## Abstract

The dynamics of Airy beams modeled by the fractional Schrödinger equation (FSE) with the potential barrier are numerically investigated. Adjusting the Lévy index provides a convenient way to control the diffraction of Airy beams which presents the non-diffraction and splitting property. It has been found that the total reflection of beams occurs when the depth of the single potential barrier exceeds the threshold, and that the number of reflected waves is influenced by the Lévy index and the location of potential barrier. However, the periodic self-imaging phenomenon of Airy beams is shown under a symmetric potential barrier when the Lévy index is equal to one, and the self-imaging period of the asymmetric Airy beams is analytically demonstrated and is as twice as that of symmetric Gaussian beams, moreover, the chaoticon of light field is formed during propagation as the Lévy index increases. All the properties of Airy beams modeled by FSE confirm the potential application in optical manipulation.

© 2017 Optical Society of America under the terms of the OSA Open Access Publishing Agreement

## 1. Introduction

Fractional effects, including fractional quantum Hall effect [1], fractional Talbot effect [2] and fractional Josephson effect [3], have been found in various branch of physics [4, 5]. The fractional Schrödinger equation (FSE) formulated by Laskin is a generalization of the standard Schrödinger equation (SE) by replacing the second-order spatial derivative with a fractional Lévy index [6–8], and it can describe the fractional field theory and the behavior of particles with fractional spin. In the last decades, the research on FSE was intensive and mainly discussed the mathematical aspects [9–11]. Not until 2015 was the experimental scheme proposed in optics by Longhi [12]. In the paper, the model is based on transverse light dynamics in aspherical optical cavities, and the dual Airy function is of the eigenmode of a massless harmonic oscillator.

Longhi’s work paves the way for the experimental investigation of the fractional models developed in quantum physics and stimulates interest to investigate the beam dynamics in the FSE. In the linear region, the beam splitting and non-diffraction of sub-waves as well as the Talbot effect are presented [13], and the splitting property can be explained from the view of group delay [14, 15]; When the Gaussian beam is linearly chirped, the zigzag trajectory in the FSE with a harmonic potential is shown [16]; Under a periodic PT-symmetric potential, the linear and symmetric band structure results in a nondiffracting propagation and conical diffraction of input beams [17]. In the nonlinear cases, the breathing soliton and the soliton pair are generated with the super-Gaussian beams in the nonlinear FSE [15]. And a deeper insight into the soliton dynamics is provided as the optical lattice is considered, and the existence range of stable solitons and nonlinear bound states are uncovered [18]. Recently, the spatiotemporal modulational instability (MI) in a fractional nonlinear Schrödinger equation has been invesitgated, and the Lévy index affects the fastest growth frequencies and MI bandwidth and gain [19]. The relation between the fractional Schrödinger equation and light propagation in honeycomb lattice has been uncovered [20]. However, few results about the dynamics of Airy beams modeled by FSE have been reported, in fact, Airy beam has attracted considerable attention owing to the unique features, such as non-diffraction [21], self-acceleration [22] and self-healing [23] during propagation. These properties promote applications in particle manipulating [24], image transmission [25] and self-bending plasma channels [26, 27], as a result, controlling the dynamics of Airy beams is of great importance. Moreover, the propagation of beams under a refractive barrier present the fascinating properties, and the reflection and transmission have been presented [28–30].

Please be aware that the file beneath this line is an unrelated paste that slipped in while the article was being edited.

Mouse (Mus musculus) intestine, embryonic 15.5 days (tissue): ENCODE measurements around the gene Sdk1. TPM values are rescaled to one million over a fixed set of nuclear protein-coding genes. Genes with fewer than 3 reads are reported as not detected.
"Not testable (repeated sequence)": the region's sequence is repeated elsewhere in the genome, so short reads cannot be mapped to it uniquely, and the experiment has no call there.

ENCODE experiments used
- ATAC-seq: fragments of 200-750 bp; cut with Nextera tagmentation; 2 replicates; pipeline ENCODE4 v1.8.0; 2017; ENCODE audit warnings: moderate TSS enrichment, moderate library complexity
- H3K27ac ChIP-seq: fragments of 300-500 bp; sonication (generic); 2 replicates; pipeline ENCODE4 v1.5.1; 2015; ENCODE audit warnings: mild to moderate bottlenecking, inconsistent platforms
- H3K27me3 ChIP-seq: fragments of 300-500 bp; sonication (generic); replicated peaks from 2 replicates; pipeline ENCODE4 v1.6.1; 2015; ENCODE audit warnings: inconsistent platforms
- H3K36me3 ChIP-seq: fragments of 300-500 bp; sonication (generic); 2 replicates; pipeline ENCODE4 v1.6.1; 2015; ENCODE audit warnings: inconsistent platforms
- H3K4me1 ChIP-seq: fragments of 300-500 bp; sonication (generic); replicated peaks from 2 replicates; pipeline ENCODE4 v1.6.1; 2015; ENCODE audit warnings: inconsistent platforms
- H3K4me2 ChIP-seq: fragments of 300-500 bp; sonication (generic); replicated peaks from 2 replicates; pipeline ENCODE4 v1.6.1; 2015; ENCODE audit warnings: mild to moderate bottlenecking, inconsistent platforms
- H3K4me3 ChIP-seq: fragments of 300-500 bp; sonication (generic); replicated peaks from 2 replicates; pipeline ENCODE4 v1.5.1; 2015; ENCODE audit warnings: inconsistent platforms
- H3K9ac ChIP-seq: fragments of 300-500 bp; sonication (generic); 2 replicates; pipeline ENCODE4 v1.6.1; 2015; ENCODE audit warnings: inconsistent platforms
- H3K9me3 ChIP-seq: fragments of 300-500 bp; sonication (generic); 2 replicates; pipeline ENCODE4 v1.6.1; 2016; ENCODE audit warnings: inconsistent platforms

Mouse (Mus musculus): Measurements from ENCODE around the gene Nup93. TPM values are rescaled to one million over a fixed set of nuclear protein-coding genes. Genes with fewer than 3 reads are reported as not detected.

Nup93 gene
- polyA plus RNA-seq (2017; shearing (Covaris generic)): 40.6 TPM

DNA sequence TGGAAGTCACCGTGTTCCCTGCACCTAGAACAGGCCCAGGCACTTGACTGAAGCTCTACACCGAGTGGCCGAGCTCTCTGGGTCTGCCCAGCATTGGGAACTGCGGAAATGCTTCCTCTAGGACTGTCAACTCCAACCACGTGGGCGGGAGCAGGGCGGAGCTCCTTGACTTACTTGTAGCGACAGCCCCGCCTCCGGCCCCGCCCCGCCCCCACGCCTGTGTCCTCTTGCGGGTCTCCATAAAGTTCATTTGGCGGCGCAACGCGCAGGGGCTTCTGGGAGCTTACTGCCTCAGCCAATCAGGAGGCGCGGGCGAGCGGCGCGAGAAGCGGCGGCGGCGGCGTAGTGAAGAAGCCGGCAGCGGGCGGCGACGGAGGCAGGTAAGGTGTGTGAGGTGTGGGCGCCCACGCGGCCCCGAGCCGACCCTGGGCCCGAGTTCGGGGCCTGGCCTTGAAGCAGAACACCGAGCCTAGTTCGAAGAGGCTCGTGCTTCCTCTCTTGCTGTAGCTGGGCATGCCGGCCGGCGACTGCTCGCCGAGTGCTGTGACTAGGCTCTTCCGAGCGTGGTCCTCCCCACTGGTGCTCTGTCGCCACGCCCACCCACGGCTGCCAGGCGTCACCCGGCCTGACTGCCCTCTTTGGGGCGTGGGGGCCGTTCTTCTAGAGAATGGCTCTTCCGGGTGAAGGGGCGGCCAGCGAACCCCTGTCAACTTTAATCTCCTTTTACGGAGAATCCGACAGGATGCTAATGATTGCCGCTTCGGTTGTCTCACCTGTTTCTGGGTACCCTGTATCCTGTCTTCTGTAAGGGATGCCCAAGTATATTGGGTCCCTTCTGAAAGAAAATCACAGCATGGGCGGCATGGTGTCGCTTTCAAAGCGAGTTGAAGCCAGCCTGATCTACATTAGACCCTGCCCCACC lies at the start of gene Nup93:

Stimulating by the results, the potential barrier is introduced to control the propagation properties of Airy beams in FSE, and some novel properties have been discovered. Without the potential barrier, the symmetric beam splitting and non-diffraction of sub-waves are exhibited. When a single potential barrier is considered, the beam’s reflection dynamics closely relate to the Lévy index and the location of the potential barrier. However, with the symmetric potential barrier, the beam evolution changes from the periodic self-imaging phenomenon to the chaoticon when the Lévy index increases, also the period is analytically discussed. These results show that the dynamics of Airy beams can be well controlled by the FSE with the potential barriers. To the best of our knowledge, the topic in our works has not been reported so far.

The paper is organized as follows. In Sec. 2, the theoretical model is introduced, and the diffraction features are demonstrated. In Sec. 3, the dynamics of Airy beams in FSE with the single potential barrier are analyzed. In Sec. 4, we go a step further to explore the propagation of Airy beams under the symmetric potential barrier. Finally in Sec. 5, the paper is concluded.

## 2. Theoretical model and diffraction properties

The theoretical dimensionless model, governing the propagation of beams in FSE in the presence of a potential, is given by [11, 14, 31]

*φ*is the dimensionless field amplitude,

*x*and

*z*are the normalized transverse and longitudinal coordinates, respectively.

*α*(1 <

*α*≤ 2) is the Lévy index which describes the fractional-order diffraction effect, and the model changes into the standard SE with

*α*= 2. From [32], the Fourier transform of ${\left(-\frac{{\partial}^{2}}{\partial {x}^{2}}\right)}^{\alpha /2}\phi $ is Ψ|

*k*|

_{x}*with Ψ being the Fourier transform of*

^{α}*φ*. In fact, the FSE optical model is physically realizable by using the scheme in [12], and the phase mask

*t*

_{1}(

*x*) and

*t*

_{2}(

*x*) have the transmission function

*t*

_{1}(

*x*) = exp (−

*i*|

*k*|

_{x}*) and*

^{α}*t*

_{2}(

*x*) = exp (−

*iV*(

*x*)) respectively. Numerically, Eq. (1) can be solved by using the standard split-step Fourier method In this paper, the propagation properties of Airy beams modeled by FSE are investigated, and the expression of input beams is: In Eq. (2), $\text{Ai}(x)=1/\pi {\displaystyle {\int}_{0}^{\infty}\mathrm{cos}({t}^{3}/3+xt)\mathrm{d}t}$ represents the Airy function,

*a*(0 <

*a*< 1) is the truncation coefficient that decreases the tails of Airy function, ensuring the finite energy of Airy beams, and

*F*(

*a*) normalizes the peak intensity of input field to 1. According to [33], the spectrum of the input Airy beams is given by: